Food Allergy Facts and Statistics
Food allergy is a growing public health concern in the U.S.
Though reasons for this are poorly understood, the prevalence of food allergies and associated
anaphylaxis appears to be on the rise.
Peanut allergy doubled in children over a five-year period (1997-2002).
Research suggests that food-related anaphylaxis might be underdiagnosed.
An increasing number of school students and staff have diagnosed life-threatening allergies.
A 2007 study has shown that milk allergy may persist longer in life than previously thought. Of 800
children with milk allergy, only 19 percent had outgrown their allergy by age 4, and only 79 percent had
outgrown it by age 16.
More than 12 million Americans have food allergies. That’s one in 25, or 4 percent of the population.
The incidence of food allergy is highest in young children – one in 17 among those under age 3.
About 3 million children in the U.S. have food allergies.
In the U.S., food allergy is the leading cause of anaphylaxis (a severe allergic reaction) outside the hospital
setting. A recent analysis of data from U.S. hospital emergency departments (ED) estimated a total of
20,821 hospital ED visits, 2,333 visits for anaphylaxis, and 520 hospitalizations caused by food allergy in
just a 2 month period.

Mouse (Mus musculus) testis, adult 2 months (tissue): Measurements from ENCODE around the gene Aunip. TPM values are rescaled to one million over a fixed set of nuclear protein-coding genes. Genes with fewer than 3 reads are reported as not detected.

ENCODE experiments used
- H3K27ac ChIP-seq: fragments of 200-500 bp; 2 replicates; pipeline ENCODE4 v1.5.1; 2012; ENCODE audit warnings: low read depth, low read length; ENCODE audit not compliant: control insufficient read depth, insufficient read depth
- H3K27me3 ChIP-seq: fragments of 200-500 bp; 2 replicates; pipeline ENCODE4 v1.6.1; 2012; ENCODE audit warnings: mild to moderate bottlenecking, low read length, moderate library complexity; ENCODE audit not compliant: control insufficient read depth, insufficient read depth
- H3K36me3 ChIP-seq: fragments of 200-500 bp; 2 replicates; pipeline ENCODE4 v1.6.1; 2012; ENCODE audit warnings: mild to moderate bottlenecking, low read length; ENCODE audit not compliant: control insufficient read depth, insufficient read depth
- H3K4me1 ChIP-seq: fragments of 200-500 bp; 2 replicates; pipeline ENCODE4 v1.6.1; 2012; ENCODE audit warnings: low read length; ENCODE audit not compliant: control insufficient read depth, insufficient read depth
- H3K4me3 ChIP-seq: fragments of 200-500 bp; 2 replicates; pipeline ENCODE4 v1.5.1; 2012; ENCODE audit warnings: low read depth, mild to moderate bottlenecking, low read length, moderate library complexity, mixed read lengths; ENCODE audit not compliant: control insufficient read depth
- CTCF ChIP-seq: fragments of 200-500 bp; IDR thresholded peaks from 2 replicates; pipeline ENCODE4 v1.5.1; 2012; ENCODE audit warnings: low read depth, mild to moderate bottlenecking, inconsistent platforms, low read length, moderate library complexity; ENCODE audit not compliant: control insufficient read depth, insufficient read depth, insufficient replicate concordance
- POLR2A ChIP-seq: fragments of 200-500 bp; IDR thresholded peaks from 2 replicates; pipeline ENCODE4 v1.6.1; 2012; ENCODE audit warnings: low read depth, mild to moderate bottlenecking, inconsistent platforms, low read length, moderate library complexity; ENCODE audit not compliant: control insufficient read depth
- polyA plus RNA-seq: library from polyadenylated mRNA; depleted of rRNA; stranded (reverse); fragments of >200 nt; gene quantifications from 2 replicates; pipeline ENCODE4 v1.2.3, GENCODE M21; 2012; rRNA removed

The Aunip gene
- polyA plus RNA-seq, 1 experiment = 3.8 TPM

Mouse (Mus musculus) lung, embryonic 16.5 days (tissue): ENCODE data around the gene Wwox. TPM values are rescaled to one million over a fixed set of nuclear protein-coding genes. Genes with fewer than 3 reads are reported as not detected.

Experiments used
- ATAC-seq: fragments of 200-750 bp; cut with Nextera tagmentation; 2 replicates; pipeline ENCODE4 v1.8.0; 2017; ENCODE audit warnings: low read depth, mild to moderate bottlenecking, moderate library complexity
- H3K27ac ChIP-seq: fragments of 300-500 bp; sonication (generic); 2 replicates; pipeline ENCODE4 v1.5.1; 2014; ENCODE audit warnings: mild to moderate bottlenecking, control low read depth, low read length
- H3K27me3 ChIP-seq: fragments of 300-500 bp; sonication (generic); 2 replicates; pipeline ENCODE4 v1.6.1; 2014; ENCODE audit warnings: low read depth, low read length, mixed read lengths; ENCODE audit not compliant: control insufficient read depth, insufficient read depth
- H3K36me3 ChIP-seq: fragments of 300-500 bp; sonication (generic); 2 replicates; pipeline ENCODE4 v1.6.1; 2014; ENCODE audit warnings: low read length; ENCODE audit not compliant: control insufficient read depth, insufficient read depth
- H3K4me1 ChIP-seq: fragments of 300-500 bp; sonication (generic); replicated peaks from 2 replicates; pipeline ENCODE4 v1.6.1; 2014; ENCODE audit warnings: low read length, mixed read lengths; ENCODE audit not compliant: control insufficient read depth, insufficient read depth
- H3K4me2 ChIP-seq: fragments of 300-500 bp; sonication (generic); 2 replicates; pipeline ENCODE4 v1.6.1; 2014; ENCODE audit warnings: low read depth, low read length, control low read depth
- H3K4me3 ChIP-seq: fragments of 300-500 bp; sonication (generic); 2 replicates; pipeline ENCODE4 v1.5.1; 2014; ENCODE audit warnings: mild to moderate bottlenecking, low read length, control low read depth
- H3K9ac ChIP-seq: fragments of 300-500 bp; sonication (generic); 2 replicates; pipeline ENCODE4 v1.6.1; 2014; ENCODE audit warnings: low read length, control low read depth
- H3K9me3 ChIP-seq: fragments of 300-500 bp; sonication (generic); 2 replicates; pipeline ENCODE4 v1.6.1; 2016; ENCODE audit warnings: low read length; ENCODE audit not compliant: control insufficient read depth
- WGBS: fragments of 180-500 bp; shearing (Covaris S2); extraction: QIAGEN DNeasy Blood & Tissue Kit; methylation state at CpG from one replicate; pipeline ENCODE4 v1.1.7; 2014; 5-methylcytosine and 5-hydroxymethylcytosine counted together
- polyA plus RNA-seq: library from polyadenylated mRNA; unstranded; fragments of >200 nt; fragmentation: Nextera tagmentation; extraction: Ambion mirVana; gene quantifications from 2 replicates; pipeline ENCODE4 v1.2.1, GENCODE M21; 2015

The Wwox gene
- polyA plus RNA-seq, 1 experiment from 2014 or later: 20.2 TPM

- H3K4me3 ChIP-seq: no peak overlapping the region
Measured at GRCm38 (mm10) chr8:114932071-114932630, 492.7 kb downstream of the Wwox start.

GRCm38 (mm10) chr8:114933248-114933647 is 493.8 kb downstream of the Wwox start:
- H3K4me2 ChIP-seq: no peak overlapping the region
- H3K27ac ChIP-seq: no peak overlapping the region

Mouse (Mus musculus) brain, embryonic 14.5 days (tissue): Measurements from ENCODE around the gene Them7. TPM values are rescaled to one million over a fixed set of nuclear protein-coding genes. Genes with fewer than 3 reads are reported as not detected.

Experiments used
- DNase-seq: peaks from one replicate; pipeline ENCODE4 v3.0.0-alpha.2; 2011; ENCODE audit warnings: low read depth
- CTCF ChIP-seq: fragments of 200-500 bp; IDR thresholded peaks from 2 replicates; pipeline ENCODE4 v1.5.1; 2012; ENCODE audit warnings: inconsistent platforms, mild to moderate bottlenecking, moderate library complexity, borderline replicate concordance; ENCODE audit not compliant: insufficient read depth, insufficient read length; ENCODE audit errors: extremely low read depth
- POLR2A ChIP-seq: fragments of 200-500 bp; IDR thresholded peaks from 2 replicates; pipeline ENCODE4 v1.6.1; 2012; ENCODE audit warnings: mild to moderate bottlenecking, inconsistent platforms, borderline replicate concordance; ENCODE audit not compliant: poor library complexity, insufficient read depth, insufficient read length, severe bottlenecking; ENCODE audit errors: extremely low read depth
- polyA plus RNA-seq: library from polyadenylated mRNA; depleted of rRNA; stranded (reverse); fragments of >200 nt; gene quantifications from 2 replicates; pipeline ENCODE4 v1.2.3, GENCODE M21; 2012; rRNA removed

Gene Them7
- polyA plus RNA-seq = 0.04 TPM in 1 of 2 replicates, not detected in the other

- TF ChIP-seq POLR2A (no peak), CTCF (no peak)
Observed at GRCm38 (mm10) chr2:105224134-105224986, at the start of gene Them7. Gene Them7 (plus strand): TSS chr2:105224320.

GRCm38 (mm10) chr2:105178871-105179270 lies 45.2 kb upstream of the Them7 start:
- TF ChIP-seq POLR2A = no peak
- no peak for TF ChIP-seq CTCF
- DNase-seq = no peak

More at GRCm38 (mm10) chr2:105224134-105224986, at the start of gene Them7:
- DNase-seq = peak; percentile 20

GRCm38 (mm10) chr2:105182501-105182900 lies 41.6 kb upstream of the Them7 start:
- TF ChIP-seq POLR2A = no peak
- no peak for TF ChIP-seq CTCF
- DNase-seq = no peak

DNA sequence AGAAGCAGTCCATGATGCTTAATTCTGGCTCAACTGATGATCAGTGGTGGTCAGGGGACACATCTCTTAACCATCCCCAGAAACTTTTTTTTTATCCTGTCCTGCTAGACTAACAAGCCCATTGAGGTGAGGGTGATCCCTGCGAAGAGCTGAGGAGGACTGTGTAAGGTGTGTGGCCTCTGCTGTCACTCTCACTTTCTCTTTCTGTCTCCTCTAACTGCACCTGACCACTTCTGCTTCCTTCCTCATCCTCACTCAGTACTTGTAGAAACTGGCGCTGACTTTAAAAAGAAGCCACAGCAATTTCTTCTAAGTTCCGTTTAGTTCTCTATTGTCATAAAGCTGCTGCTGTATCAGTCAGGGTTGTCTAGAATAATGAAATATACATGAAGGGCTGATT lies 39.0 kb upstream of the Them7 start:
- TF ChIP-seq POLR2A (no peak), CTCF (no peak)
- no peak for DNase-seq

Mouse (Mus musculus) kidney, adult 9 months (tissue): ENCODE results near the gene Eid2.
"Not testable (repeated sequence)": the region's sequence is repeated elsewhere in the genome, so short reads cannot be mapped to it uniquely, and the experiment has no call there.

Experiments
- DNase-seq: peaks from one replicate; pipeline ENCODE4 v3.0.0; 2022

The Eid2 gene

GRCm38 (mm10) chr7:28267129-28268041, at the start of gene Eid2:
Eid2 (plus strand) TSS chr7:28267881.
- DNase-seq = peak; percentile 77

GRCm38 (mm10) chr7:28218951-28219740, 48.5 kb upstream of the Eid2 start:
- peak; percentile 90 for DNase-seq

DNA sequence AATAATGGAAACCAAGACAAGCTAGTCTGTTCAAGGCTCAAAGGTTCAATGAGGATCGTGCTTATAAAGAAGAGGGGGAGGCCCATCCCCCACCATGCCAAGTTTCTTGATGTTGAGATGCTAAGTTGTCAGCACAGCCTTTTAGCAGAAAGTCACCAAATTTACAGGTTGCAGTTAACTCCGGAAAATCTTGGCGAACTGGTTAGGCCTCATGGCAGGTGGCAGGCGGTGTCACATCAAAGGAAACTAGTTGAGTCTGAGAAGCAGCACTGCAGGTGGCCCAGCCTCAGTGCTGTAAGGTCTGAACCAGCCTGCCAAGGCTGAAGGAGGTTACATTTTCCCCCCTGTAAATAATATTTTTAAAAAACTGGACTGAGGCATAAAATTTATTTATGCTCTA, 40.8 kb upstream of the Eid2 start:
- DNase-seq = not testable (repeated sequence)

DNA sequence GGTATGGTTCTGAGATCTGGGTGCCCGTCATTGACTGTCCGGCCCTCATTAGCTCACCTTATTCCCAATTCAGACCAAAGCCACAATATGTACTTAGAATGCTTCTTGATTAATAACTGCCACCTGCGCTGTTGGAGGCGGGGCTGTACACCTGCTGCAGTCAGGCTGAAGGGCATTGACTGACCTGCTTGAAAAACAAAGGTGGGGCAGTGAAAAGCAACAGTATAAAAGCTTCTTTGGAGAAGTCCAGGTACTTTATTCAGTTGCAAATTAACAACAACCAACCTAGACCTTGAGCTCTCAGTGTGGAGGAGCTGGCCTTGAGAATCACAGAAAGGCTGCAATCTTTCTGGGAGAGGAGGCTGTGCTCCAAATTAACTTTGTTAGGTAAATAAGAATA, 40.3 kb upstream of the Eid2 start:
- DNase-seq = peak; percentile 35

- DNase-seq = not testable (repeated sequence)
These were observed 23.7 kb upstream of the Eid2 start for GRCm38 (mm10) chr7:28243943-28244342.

Each year in the U.S., it is estimated that anaphylaxis caused by food results in 100 to 200 deaths. Death
can be sudden, sometimes occurring within minutes.
Eight foods account for 90 percent of all food-allergic reactions in the U.S.: milk, eggs, peanuts, tree nuts
(e.g., walnuts, almonds, cashews, pistachios, pecans), wheat, soy, fish, and shellfish.
There is no cure for food allergies. Strict avoidance of food allergens and early recognition and
management of allergic reactions to food are important measures to prevent serious health consequences.
Even trace amounts of a food allergen can cause a reaction.
Most people who’ve had an allergic reaction to something they ate thought that it was safe.
Food allergies are life-altering for everyone involved and require constant vigilance.
Early administration of epinephrine (adrenaline) is crucial to successfully treating anaphylactic reactions.
Epinephrine is available by prescription in a self-injectable device (EpiPen® or Twinject®).
The Food Allergy & Anaphylaxis Network (800) 929-4040 www.foodallergy.org